Listening Note:
Thousand Islands
20 June 2019

¶ This evening, feeling almost serene — Kathleen didn’t travel today; she was parked at her conference at Dana Point — I finally got round to making some blue cheese dressing, and, while I was at it, I made Thousand Island dressing as well. Why these preparations had to linger on my to-do list for so long is no more clear to me than why I finally got round to them. But I think that Brahms’s Second had something to do with it.

When I went into the kitchen, wondering what I would make for dinner, I turned on the music in there, and was greeted by Brahms’s symphony, not far into the first movement. For a long time, Brahms’s Second was the only one of the four that I knew really well (it was the only one of which I had a recording), so it would be wrong to say that it was my favorite. But it always surprised me. Very mildly, of course; it’s the mildest of symphonies — and that, I think, is why. For a masterpiece by one of the two principal exponents of the German Romantic (both of whom are also exponents of the Viennese Classical tradition), it has always seemed to me to go in for understatement. To an American ear of mine’s vintage, the first notes quote Stephen Foster’s “Beautiful Dreamer,” a tune utterly devoid of bangs. The movement’s main theme is nothing if not “melting,” and its sinuous course has the effect of endlessness. (Carlo Maria Giulini’s recording does indeed go on for a very long time, although that’s not the one that I was listening to.) Because the surface meanders so gently, it is easy, after a while, to follow the many undercurrents, to spot little flourishes in the winds that are rather like interesting pebbles at the bottom of a clear stream. With the greatest calm imaginable, it defies our expectation that the genial will be simple and straightforward.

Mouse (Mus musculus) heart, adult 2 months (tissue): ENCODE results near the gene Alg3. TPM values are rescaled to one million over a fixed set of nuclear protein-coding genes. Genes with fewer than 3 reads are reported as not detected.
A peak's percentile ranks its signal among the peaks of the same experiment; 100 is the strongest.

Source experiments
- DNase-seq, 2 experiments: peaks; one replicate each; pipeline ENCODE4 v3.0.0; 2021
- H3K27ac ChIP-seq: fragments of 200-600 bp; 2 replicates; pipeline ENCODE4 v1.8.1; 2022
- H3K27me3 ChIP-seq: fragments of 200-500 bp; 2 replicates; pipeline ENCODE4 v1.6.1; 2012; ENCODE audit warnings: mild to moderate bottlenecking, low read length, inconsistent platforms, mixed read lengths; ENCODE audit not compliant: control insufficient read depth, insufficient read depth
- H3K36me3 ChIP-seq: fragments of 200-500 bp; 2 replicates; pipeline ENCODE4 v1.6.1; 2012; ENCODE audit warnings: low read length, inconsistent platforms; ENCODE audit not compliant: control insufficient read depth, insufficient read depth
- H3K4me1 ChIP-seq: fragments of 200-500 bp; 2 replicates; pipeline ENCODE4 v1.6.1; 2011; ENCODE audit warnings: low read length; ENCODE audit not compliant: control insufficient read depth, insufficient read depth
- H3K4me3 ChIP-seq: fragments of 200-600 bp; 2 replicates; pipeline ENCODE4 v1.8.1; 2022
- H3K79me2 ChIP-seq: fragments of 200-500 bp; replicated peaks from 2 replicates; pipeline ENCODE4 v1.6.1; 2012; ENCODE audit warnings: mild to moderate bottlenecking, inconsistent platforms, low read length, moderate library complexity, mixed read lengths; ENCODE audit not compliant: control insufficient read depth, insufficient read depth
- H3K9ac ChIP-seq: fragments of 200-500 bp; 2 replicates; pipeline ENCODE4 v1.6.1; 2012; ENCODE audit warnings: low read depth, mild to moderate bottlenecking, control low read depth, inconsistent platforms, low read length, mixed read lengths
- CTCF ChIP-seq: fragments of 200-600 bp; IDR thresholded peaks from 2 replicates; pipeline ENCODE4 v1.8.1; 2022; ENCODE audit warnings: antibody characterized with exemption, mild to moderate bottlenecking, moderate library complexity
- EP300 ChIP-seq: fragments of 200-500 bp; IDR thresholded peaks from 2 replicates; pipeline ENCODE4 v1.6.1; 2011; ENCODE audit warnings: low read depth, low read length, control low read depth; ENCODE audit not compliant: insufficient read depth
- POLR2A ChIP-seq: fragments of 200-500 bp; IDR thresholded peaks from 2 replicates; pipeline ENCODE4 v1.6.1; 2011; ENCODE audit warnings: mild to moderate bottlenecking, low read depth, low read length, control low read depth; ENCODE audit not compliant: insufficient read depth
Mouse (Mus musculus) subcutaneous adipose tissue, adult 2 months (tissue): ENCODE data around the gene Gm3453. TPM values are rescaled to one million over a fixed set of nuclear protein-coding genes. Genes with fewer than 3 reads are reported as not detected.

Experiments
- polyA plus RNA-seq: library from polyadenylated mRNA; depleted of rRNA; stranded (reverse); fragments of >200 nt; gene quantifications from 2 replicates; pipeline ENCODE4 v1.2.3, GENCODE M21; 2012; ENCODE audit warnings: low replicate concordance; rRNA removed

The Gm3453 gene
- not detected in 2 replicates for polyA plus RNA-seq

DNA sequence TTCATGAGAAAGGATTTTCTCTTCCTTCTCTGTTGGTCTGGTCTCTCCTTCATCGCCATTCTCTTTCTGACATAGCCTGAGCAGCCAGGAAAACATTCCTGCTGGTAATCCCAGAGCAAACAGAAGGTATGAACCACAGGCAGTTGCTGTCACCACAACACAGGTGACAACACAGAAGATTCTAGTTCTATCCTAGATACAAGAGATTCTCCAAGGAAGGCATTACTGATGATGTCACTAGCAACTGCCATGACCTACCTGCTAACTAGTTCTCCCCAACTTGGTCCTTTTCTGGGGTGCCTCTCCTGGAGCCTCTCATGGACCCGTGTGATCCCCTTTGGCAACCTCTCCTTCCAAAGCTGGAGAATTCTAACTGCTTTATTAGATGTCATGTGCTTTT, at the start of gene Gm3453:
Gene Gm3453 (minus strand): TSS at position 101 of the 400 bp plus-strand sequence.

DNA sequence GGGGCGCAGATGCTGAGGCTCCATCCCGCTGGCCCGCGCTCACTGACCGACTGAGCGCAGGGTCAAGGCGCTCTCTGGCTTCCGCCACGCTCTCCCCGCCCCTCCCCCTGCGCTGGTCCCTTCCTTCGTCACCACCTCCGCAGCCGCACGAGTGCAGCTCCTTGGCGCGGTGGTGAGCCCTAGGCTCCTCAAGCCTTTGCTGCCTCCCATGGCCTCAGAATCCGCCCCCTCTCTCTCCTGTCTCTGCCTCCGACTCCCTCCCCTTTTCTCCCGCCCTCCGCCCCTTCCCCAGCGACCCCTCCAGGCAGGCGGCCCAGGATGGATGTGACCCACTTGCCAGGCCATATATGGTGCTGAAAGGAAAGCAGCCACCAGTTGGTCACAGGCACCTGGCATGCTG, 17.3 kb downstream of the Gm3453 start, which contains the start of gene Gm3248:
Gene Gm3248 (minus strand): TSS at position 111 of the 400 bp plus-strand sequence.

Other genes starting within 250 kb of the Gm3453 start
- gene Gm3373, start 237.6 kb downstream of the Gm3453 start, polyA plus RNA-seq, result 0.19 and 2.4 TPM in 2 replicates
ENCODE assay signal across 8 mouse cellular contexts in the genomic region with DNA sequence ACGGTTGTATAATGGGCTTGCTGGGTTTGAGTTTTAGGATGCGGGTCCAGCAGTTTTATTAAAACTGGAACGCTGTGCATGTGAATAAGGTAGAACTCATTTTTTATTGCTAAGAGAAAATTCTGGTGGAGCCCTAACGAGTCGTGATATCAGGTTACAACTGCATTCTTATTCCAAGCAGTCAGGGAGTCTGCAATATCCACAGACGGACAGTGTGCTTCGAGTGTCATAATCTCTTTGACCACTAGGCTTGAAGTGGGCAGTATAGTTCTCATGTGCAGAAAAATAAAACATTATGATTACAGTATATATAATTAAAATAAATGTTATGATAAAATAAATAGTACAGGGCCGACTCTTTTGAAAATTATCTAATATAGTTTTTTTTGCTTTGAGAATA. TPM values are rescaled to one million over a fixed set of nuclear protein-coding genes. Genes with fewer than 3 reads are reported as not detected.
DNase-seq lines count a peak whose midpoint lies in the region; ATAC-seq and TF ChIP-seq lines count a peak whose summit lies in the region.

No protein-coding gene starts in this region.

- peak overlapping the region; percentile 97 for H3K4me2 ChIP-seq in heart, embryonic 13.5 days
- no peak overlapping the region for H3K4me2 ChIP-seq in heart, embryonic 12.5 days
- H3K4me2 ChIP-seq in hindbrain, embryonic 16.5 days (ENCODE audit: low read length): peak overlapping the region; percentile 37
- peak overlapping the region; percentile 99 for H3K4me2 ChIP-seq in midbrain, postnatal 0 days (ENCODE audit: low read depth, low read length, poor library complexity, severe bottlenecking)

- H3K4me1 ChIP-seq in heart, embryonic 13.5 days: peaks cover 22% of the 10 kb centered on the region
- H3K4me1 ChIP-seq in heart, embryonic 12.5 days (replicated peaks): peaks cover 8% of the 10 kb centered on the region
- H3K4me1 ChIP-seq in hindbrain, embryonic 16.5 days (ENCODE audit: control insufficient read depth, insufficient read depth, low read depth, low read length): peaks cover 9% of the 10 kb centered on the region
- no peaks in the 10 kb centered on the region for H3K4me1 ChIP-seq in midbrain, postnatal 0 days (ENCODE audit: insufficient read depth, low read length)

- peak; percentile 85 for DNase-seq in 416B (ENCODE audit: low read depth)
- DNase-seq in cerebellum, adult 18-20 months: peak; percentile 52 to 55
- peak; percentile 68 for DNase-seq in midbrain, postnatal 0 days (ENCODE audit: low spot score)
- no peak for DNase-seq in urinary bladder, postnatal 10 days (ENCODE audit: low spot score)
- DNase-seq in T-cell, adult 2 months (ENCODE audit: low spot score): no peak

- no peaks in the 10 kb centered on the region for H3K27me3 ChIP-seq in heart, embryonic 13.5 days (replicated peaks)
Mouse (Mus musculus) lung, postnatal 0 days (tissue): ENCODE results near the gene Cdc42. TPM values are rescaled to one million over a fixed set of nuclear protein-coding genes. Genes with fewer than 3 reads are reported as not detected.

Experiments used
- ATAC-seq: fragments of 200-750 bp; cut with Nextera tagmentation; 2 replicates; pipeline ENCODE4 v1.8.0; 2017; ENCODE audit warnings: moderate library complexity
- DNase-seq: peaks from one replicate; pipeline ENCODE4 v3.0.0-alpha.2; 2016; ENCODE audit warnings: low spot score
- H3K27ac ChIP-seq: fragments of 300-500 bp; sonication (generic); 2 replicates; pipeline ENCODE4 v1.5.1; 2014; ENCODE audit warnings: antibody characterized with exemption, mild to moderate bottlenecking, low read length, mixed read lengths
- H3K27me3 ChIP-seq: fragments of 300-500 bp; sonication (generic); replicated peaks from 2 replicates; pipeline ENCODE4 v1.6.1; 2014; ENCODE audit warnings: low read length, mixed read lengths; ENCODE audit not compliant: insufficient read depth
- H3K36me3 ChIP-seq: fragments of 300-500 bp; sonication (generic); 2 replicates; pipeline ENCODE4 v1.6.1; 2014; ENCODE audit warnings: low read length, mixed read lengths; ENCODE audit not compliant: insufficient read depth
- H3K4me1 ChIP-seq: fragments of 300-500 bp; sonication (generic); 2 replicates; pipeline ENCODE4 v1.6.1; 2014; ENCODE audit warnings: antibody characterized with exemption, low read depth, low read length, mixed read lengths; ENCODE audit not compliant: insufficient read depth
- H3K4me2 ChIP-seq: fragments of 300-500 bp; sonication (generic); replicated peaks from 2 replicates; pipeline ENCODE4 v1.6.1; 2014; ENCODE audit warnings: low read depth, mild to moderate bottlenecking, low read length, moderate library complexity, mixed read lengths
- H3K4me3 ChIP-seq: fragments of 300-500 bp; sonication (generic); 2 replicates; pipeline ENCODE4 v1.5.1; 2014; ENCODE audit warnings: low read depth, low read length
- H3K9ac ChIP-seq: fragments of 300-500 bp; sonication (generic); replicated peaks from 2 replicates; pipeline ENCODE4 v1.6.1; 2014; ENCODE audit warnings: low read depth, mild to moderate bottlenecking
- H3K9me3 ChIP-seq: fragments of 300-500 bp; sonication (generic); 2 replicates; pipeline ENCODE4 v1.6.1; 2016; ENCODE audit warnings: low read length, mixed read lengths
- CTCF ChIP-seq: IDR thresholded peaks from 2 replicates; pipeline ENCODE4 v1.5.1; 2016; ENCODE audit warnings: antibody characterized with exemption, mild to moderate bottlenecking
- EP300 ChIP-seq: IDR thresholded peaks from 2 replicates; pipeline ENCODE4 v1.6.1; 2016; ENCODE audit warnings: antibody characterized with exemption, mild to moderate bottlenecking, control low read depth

As I fetched ingredients — from the fridge, mostly — and measured them into the Cuisinart, I felt as if I were participating in the performance somehow, or at least that I knew what I was doing as well as the musicians. When it came time to purée the fixings, the racket drowned out everything but the bass line, from which however I could extrapolate what I couldn’t hear. When I shut the machine off, the music was just where I expected it to be.

The most wonderful thing about good music is how often — increasingly often — I feel that I’m hearing what ought to be merely familiar as though I had never heard it before. I have considered this phenomenon to the point of concluding that the impression depends upon familiarity. Knowing what I know of a complex score, I’m ready to hear, consciously, more. 

The other day, listening to Bruch’s Scottish Fantasy, I could see, through the once-exotic, folk-accented façade, a carefully constructed contribution to the long tradition of concert pieces. With Brahms’s Second, in contrast, I’m bewitched by the notion that Brahms is making it all up, for the very first time. I might add that he got “tradition” out of the way with his First Symphony, but only now; it didn’t occur, and wouldn’t have occurred to me, while I was in the kitchen.

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